How To Use Seasonal Themes
Seasonal themes are a way to break your yearly theme into smaller chunks. This helps you set clearer goals for your projects. It also helps you clarify what you are asking the universe to do for you.
‘Japan has four seasons.’ You hear it all the time, as if Japan were the only country to experience seasons. Foreigners living in Japan often mock the cliché because Japan isn’t the only country with distinct seasons. Rather, life in Japan feels different because seasons are so deeply enmeshed in the art, holidays, poetry, and life of the country.
It starts with a procession of colour that marks spring, from cherry and plum blossoms, through the vibrancy of azaleas and hydrangeas, to the calm of dogwoods and peonies. Then summer changes the air, filling it with heat, humidity, storms, and relentless rain. Autumn sees the days calm down and colour explode again as the leaves turn before the solemnity of the cold, icy winds of winter bring the year to an end.
We assume the four seasons are universal. But that pattern reflects life only in temperate climates. It spread around the world thanks to colonialism, even to places where the seasons don’t divide into four.
The Indigenous people of Australia acknowledged five or six seasons, and the timing of those seasons, together with their length, varied depending on where they lived. Having observed these in Sydney and Adelaide, to me they make a lot more sense as a description of local weather patterns than the imposed European calendar. Six seasons are also common in the south and parts of the east of India. The Cree calendar in North America also has six seasons, but in Thailand and other parts of South East Asia there are three.
These divisions of the year – into three, four, five or six seasons – come from observing nature and then considering how we should organise our lives in response.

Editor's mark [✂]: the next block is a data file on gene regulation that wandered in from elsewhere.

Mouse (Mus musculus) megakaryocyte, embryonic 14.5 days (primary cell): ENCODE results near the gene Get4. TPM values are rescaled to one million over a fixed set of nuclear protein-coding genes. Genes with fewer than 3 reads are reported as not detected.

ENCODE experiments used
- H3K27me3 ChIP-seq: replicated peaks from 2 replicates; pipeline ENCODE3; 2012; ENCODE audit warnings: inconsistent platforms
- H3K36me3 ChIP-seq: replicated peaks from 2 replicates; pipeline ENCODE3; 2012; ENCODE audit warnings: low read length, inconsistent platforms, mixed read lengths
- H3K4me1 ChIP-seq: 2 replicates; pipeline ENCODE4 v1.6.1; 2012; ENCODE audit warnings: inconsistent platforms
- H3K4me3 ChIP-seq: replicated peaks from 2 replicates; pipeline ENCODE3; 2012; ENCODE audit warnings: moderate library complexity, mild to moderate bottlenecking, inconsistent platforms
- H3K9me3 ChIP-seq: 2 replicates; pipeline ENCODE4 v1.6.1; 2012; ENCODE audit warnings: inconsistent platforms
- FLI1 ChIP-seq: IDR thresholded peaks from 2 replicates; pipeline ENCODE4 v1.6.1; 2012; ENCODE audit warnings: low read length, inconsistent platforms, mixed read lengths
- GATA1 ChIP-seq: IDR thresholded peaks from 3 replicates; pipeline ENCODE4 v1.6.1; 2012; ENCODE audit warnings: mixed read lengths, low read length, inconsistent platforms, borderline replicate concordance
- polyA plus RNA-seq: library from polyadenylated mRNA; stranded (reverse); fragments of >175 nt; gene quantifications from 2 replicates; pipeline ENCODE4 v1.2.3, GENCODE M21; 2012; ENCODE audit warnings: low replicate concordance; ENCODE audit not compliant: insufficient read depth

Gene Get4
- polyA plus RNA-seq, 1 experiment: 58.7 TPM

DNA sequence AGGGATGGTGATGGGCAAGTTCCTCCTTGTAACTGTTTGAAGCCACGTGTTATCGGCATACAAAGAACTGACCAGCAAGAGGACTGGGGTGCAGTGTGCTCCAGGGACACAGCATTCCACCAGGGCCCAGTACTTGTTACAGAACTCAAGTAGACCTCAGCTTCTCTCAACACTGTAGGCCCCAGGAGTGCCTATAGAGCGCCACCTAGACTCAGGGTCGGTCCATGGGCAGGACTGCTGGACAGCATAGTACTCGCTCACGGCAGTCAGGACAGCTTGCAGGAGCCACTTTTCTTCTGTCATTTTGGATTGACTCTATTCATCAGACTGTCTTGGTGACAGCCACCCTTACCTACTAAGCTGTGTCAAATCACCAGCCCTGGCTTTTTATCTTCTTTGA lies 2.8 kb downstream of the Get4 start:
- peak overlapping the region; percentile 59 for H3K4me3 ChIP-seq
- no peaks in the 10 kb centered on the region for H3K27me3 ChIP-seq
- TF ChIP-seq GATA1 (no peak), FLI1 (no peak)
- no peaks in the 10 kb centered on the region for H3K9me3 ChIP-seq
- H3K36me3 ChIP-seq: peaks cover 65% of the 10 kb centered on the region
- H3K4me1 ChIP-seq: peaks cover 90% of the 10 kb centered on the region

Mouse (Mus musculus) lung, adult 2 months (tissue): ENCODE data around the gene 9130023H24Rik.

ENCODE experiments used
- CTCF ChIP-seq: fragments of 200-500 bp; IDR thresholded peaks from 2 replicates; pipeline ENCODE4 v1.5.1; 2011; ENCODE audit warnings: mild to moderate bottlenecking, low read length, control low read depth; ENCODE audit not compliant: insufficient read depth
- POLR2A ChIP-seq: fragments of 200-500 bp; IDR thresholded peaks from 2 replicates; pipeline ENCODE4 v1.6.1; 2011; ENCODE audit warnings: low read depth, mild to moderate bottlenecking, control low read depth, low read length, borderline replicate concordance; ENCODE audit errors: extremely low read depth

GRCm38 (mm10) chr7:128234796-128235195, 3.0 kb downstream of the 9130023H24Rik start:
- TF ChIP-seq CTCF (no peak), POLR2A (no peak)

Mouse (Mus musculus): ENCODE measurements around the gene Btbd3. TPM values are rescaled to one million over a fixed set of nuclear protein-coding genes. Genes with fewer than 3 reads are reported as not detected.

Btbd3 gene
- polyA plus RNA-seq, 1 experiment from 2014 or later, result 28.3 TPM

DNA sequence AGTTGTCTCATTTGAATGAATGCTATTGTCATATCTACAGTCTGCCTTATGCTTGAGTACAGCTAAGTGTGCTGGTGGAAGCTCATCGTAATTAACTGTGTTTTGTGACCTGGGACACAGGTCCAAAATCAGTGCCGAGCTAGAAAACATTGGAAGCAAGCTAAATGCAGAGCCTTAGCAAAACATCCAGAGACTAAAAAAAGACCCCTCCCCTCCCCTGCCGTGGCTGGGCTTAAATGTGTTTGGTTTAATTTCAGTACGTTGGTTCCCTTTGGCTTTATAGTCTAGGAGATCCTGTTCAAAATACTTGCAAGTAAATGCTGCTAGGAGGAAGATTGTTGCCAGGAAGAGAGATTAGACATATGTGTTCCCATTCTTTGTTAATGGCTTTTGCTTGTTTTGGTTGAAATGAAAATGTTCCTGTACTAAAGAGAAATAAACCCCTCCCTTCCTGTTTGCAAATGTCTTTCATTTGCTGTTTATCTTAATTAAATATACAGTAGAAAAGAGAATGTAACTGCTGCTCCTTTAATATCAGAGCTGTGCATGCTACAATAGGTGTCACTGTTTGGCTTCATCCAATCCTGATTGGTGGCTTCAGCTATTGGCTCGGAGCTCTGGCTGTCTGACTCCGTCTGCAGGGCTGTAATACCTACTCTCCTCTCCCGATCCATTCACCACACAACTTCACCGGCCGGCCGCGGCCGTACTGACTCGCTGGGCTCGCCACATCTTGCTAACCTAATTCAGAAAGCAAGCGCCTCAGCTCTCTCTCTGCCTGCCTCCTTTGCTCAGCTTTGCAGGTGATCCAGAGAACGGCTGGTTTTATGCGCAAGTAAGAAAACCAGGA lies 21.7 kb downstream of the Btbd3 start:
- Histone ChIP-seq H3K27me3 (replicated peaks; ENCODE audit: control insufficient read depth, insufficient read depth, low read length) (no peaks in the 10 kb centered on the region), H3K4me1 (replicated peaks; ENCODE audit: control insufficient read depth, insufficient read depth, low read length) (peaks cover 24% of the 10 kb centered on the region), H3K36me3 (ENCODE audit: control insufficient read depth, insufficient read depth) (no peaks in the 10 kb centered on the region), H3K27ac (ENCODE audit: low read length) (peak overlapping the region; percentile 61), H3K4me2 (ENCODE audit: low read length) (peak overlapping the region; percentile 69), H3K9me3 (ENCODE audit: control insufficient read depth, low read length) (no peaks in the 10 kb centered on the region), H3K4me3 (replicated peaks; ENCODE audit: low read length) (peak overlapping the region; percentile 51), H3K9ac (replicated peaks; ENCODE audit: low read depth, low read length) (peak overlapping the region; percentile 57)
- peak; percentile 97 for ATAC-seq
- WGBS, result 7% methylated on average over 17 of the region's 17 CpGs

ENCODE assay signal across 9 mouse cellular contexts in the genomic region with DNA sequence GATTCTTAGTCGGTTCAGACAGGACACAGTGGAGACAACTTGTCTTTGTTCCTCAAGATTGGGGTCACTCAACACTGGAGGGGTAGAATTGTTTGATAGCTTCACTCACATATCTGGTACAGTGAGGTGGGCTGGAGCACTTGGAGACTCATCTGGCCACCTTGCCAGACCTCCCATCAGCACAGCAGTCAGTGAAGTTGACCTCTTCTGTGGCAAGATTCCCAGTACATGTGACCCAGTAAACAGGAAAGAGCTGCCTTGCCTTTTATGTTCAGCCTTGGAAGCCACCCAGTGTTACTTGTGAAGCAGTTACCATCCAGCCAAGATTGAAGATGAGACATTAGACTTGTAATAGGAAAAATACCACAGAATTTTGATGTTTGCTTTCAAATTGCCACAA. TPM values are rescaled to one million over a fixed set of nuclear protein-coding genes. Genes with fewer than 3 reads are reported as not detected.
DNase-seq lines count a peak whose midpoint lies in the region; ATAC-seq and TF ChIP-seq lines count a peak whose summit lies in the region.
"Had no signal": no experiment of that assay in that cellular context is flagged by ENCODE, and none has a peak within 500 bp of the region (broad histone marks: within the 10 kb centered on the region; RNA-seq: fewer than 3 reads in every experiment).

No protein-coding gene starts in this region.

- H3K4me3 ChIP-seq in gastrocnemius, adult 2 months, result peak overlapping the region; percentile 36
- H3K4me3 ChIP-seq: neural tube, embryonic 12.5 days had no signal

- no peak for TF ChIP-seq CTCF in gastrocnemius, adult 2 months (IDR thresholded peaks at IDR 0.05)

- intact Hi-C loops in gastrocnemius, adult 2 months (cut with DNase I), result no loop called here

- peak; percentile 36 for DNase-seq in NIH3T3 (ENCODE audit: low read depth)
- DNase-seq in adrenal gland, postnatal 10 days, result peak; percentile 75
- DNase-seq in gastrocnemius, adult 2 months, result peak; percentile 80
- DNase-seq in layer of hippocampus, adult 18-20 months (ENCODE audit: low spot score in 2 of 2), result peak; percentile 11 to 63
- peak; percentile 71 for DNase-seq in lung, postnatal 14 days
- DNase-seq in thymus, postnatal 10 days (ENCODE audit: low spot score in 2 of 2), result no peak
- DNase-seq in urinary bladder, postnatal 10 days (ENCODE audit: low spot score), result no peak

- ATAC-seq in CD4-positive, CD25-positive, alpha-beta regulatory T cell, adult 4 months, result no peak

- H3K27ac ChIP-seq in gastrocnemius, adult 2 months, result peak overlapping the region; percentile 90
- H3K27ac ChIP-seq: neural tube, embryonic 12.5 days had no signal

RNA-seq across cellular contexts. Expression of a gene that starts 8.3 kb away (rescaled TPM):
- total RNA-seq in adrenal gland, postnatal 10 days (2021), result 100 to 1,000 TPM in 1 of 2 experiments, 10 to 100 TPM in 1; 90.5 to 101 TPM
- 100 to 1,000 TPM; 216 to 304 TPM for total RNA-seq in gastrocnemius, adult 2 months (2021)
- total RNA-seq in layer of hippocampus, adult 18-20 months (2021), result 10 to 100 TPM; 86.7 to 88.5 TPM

Maybe it’s time to bring our thinking about how to live well and our observations of the seasons of life closer together?
For a while now, I’ve suggested choosing a theme for your year, one word that sets the tone for what you hope to achieve and how you hope to achieve it. My theme for 2020 is Momentum, and my previous themes were Conviction, and Simple.
Alongside a yearly theme, a seasonal theme can be helpful. Three-month blocks (13 weeks, or 91 days, if you prefer) map out well onto a lot of different kinds of projects.
Having a seasonal theme gives you a chance to put four different perspectives on your yearly theme. For the first months of 2020, my seasonal theme was ‘move well’, because I had a lot of travel. Then it was ‘move the ideas’, because I was reorganising my plans in light of the pandemic. Now it’s ‘frictionless’, because I’m trying to change the small points of friction in every day that make things less efficient and pleasant.
Seasonal themes help you reflect the pattern of your life. Maybe there’s a time of year when you travel a lot or when you face a repeated commitment like the start of the school year.
Seasonal themes can also help you deal with big life transitions. When I was leaving Japan, the theme for my last three months was ‘finish without regret’. This came from a little prayer I said a lot in my last months in Japan IL2 and also a conviction to make the most of my last days in a place I’d loved so much.
‘To be interested in the changing seasons is… a happier state of mind than to be hopelessly in love with spring.’
― George Santayana
In Japan, each of the four seasons is sometimes divided into three subsystems. These can be subdivided to create a schema of 72 micro-seasons. Some of them are only a few days long. These are often reflected in local festivals and in poetry. My favourite is the season when fish start to break the ice on frozen lakes and rivers.
That time of year when it’s still winter, but you can sense the slightest hint that spring might be arriving soon, is a micro-season.
As much as I love the reflective and philosophical nature of yearly themes, it’s the seasonal themes that drive a lot of work and personal growth.
Seasons Add Meaning And Focus
Bigger than days, weeks, or months, but much smaller than years, seasons give structure to the year. They also connect us to the world around us. The whole logic of seasons flows from observing our ecological environment.
During 2020, when our sense of time and its passing feels so messed up, maybe we need something to hold onto that gives us more meaning and greater focus. Noticing the passing of seasons slows us down, forces us to take stock, and encourages us to pay attention to the changes in the world around us. It stops the passing of time from feeling like a blur.
So name the season and ask it to give you one small, but meaningful, gift.